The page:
The Dot, by Peter H. Reynolds (2003, Candlewick, ISBN 0-7636-1961-2)
Vashti stubbornly refuses to participate in art class because she says she can’t draw. Her teacher asks her just to make a mark on the page, so Vashti angrily stabs at it with a marker, leaving a dot in the middle of the page, and her teacher tells her to sign her work. The next week, her signed dot is on display behind the teacher’s desk, and Vashti decides she can make a better dot than that one. As her creativity begins to flow, she starts making dots of all sorts and sizes, and her work is featured at the school art show where she challenges a young admirer who doubts his abilities to make his mark…and sign it.
On the book flap, the author says he’s seen artistic interest wane as children get older and lose confidence in their ability. This book provides a great, non-preachy commentary on the importance of individuality and expression in art, not just technical prowess. Although the text (hand-lettered by the author) is important in that it tells the story (in what seems to me to be more of an oral storytelling/read-aloud style than one simply meant for independent reading) of Vashti’s transformation from defeated non-participant to experimental artist, the art of the illustrations–simple and sketchy–tells the real story. Done in watercolor, ink, and tea, the illustrations are almost completely in grayscale…except for the dots. Sometimes the color is just in the dot that Vashti is painting, and sometimes it’s used (in dot form nearly every time as well) as an expression of the mood of the scene (such as the roughly splashed, orangy red dot with purplish splotches that frames Vashti’s angry stab at her paper). The text and illustrations explore many possible permutations within the theme of dots, demonstrating that creativity can be expressed even within seemingly tight limits.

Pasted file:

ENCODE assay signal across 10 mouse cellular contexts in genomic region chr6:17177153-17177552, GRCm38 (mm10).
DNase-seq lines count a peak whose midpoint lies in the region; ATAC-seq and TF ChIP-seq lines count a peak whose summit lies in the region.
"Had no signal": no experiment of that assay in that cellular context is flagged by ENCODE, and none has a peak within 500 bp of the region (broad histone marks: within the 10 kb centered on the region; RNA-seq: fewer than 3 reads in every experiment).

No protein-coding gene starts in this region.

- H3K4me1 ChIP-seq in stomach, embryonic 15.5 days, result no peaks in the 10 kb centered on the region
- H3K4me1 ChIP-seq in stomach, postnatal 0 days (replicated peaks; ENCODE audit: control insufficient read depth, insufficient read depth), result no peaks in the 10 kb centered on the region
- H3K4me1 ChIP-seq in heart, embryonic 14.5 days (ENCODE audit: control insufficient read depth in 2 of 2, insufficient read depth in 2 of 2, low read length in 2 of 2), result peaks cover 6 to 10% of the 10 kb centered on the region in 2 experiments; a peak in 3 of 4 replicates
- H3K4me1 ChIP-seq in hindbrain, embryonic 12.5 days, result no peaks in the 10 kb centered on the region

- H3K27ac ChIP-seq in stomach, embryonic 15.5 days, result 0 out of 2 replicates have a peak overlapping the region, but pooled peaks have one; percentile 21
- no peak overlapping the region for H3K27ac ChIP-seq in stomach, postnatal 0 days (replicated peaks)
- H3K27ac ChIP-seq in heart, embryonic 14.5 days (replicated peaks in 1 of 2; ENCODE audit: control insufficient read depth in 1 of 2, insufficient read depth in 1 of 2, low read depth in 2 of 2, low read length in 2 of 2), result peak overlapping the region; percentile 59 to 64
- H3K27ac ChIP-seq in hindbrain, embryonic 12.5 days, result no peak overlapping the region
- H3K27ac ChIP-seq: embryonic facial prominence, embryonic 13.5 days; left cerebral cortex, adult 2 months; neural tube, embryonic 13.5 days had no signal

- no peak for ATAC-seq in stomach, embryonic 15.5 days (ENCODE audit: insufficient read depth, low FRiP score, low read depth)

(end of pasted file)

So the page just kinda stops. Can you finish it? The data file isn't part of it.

GirlChild’s Reaction: GirlChild asked us to read this book multiple times, and when I suggested that she paint her birthday thank-you cards, she chose to copy some of the style from this book (in her just-turned-four-year-old way). She used her watercolors, a brush, and some Q-tips, and as she worked she kept repeating, “Her dots made quite a splash.” You can see an example of one of her cards below. (Don’t worry…I made her sign her art on the inside!)
Clearly this book could be used to encourage children to embrace their own style and give art (or anything, really) a fair try instead of just giving up and saying, “I can’t!” An excellent book to share with a child who might be discouraged!